cmake -DCMAKE_INSTALL_PREFIX=`kde4-config –prefix` ..

    Then you can continue following the instructions.

    Yes there is TexMaker and it is actually pretty nice. I have always been a huge fan of Kile and this really excites me to see the work being done. I know a ton of non-KDE people who absolutely love Kile. Right now, I just finished updating my resume, and used vi to do it. Not even 5 minutes after completing it, I ran across this post :) Keep up the killer work, I shall be following you closely.

  2. I use ConTeXt instead of LaTeX in Kile, becaue it allows me flexibility that LaTeX just couldn’t give me.

    I sure hope Kile 2.1 will be (even) easier to tweak into the perfect ConTeXt tool! ;)

  3. Actually Kile and Kaffeine are the two applications that keep me from cleaning my disk of all kde3. But it looks very good and according to svn logs command completion is very improved. As a side-note I use cb2bib to extract bibtex information from pdf articles. It really eases the pain of cataloging all new papers. You may want to take a look at it:
    Have fun!

  4. @nixternal: Whoops, thanks for noticing. I fixed the entry.
    @fullmetalcoder: A Qt4 application is not completely integrated in KDE, that is why I didn’t search for Qt equivalents like TexMakerX.

  5. It would be great if all the power of kile and LaTex was offered in a way that the reset of us mere mortals could actually understand.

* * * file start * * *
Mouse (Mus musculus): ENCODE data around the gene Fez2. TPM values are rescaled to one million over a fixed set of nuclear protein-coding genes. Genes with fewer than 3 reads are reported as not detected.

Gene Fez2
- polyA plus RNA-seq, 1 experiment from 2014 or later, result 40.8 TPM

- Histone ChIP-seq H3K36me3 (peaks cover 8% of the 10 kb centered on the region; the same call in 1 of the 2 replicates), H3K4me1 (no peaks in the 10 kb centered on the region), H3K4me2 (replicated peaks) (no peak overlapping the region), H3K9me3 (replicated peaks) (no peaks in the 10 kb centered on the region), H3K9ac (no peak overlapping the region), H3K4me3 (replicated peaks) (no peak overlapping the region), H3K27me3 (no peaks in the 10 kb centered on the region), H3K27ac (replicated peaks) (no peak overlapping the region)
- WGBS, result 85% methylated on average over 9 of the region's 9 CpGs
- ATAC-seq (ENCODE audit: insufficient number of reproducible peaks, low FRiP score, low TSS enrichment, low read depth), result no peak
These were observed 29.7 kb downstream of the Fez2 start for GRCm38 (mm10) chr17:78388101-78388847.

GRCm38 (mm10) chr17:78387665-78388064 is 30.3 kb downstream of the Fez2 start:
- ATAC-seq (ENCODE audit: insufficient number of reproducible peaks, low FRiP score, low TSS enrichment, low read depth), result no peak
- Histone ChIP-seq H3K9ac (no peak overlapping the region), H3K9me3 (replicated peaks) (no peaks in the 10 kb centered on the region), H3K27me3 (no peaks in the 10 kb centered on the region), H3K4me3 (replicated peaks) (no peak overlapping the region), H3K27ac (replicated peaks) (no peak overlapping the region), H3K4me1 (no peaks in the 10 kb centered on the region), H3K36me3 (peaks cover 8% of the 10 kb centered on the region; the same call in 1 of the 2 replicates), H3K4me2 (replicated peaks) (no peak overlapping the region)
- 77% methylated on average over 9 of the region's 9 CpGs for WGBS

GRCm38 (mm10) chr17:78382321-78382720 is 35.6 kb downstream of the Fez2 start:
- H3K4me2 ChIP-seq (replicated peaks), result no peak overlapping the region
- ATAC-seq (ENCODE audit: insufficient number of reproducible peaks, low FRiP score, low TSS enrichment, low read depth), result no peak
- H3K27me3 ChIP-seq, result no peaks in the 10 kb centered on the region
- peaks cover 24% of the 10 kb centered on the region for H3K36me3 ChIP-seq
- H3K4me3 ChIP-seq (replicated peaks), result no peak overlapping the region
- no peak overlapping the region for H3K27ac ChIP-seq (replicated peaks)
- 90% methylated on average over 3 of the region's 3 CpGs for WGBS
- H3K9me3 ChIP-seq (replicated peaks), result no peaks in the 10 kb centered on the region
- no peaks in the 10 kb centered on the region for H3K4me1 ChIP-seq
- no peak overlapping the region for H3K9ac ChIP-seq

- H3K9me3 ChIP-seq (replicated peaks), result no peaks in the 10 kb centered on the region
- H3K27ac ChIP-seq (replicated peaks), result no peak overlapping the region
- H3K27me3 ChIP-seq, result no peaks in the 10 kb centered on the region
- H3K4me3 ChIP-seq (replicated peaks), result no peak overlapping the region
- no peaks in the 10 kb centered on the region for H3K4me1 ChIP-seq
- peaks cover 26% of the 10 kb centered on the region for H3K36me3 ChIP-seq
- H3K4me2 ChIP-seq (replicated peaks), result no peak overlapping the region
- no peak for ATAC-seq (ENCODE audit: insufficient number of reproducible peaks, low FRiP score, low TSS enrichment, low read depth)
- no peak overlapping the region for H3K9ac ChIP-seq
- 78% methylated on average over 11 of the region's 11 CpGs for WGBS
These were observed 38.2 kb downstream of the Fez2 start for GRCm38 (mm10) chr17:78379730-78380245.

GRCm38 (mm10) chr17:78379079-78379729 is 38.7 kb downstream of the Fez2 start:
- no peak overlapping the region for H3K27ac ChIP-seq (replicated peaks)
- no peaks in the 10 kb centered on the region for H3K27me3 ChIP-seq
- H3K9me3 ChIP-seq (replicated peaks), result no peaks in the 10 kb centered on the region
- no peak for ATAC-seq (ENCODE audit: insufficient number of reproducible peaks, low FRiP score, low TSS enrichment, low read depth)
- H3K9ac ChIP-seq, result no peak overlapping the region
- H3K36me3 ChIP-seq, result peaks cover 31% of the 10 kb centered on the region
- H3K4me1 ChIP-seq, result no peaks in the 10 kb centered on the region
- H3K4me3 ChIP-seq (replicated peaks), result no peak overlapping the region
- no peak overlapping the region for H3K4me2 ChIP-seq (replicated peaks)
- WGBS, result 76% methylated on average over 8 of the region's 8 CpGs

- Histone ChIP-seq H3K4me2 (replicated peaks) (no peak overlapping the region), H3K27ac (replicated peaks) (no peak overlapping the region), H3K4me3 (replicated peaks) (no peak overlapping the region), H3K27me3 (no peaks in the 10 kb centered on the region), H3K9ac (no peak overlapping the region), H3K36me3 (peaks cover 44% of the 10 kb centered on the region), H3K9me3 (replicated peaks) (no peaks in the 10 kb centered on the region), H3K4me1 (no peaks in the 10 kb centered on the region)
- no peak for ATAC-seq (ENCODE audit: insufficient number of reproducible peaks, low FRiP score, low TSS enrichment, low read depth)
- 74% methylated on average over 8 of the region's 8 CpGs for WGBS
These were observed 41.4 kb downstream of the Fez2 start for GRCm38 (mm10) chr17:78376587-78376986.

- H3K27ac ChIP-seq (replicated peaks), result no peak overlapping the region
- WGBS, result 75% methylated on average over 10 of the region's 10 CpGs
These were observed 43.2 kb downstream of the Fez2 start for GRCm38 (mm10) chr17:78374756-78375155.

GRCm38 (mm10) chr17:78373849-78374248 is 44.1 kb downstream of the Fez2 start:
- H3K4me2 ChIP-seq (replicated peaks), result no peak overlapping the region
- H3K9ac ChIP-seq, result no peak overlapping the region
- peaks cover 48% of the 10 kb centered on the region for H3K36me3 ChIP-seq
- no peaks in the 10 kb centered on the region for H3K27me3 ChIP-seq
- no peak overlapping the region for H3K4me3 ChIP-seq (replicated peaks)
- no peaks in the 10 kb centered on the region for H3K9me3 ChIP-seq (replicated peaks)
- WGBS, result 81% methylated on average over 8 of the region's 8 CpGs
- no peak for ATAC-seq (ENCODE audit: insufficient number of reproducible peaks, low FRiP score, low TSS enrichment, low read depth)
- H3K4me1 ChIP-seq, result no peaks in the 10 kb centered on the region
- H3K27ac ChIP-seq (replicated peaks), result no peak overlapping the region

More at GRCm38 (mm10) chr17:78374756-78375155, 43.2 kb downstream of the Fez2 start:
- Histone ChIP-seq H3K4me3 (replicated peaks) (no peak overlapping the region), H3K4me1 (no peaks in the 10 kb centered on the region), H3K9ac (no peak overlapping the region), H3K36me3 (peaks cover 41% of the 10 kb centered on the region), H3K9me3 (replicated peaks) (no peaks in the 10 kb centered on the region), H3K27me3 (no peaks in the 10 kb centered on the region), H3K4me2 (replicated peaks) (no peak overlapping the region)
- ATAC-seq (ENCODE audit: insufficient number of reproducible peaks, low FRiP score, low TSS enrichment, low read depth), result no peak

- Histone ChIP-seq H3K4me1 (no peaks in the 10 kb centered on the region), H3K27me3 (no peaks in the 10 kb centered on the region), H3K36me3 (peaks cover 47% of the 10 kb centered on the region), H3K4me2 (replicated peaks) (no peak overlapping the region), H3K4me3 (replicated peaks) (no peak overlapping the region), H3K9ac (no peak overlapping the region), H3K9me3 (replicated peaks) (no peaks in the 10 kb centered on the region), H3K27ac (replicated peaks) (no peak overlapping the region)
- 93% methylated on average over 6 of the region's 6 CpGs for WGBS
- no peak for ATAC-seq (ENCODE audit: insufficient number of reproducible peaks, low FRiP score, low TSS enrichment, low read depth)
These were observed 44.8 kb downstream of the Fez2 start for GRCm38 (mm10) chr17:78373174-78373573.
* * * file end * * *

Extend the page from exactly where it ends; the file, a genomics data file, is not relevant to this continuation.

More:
I have played around enough with it to see where it could really kick ass, but it is too difficult to master without devoting a whole month of life, which I currently don’t have. If some of these tools had a learning mode that could be disabled by more advanced users, it would really help.

    Nonetheless, I will master LaTex one day.

  6. @KDEuser — that’s essentially what LyX is. It’s a more WYSIWYG-like frontend for LaTeX. They call it `WYSIWYM’ — what you see is what you *mean*. It’s actually relatively good for exploring LaTeX’s abilities, and then you can study its LaTeX export results to figure out how to do certain things in LaTeX.

  7. A port to KDE4 isn’t worthy of a major version increment?! Does kile have to cure cancer before it can earn 3.0? :)

  8. As far as I remember, the great feature promised for the kde4 port was using the new kate-edit component that apparently does inline spell-checking.

    Now… Does it?

  9. @gromgull: In the options there’s a checkbox called “Toggle Spell-check On the Fly”, so it may be the one you’re mentioning.

  10. Hi all,

    if you use kile it is not unlikely that you are also interested in a kde program to organize your scientific literature, and in particular associated bibliographic information. I love kbibtex for this, see . Currently it is kde3, but the port to kde4 is planned for the next future.

  11. Is there any release schedule for kile 2.1? To have only one kde3 app on the computer is kind of annoying and I don’t want to switch to SVN if it’s still unstable. Loosing hours of work just because of a crashing application is more than just annoying. But I’m actually thinking about installing 2.1-svn anyway to take a look at it.

  12. @woto: I use the opensuse rpms and they are quite stable. It crashed twice on closing the program in my now week-old use of Kile 2.1.SVN, but in both cases I did not lose any data. It has some hidden new features but mainly it is now consistent with my KDE4 desktop.

    @einar: thanks for the review, it made me look for kile-kde4 (I was waiting for it!) and then I found it.